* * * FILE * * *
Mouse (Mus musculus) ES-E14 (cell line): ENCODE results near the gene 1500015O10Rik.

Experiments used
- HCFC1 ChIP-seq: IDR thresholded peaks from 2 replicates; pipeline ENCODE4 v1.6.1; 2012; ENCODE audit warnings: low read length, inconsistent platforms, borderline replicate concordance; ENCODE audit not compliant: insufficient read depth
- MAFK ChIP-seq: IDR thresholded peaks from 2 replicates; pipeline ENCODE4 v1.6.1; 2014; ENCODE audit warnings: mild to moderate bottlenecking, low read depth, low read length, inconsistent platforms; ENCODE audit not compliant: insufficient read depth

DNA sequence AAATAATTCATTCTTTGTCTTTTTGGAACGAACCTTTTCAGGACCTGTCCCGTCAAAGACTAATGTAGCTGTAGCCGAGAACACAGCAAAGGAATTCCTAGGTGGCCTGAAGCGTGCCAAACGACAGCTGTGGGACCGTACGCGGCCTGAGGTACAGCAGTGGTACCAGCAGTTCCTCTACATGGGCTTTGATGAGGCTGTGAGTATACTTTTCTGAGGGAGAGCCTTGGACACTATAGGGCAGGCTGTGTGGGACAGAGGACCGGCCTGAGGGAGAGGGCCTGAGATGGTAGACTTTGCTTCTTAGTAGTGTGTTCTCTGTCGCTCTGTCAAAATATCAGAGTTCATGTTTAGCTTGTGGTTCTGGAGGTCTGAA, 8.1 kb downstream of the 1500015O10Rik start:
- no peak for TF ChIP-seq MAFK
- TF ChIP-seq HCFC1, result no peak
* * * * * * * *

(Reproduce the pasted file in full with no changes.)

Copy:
Mouse (Mus musculus) ES-E14 (cell line): ENCODE results near the gene 1500015O10Rik.

Experiments used
- HCFC1 ChIP-seq: IDR thresholded peaks from 2 replicates; pipeline ENCODE4 v1.6.1; 2012; ENCODE audit warnings: low read length, inconsistent platforms, borderline replicate concordance; ENCODE audit not compliant: insufficient read depth
- MAFK ChIP-seq: IDR thresholded peaks from 2 replicates; pipeline ENCODE4 v1.6.1; 2014; ENCODE audit warnings: mild to moderate bottlenecking, low read depth, low read length, inconsistent platforms; ENCODE audit not compliant: insufficient read depth

DNA sequence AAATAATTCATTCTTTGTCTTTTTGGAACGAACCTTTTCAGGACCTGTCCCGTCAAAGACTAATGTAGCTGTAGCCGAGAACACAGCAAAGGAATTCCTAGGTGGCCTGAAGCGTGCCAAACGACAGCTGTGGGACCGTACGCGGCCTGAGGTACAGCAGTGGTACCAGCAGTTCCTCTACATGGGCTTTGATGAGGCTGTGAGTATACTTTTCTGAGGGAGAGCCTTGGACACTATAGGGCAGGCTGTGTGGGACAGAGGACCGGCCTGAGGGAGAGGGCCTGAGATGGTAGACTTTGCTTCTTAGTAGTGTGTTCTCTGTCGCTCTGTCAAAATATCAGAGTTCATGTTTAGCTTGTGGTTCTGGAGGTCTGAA, 8.1 kb downstream of the 1500015O10Rik start:
- no peak for TF ChIP-seq MAFK
- TF ChIP-seq HCFC1, result no peak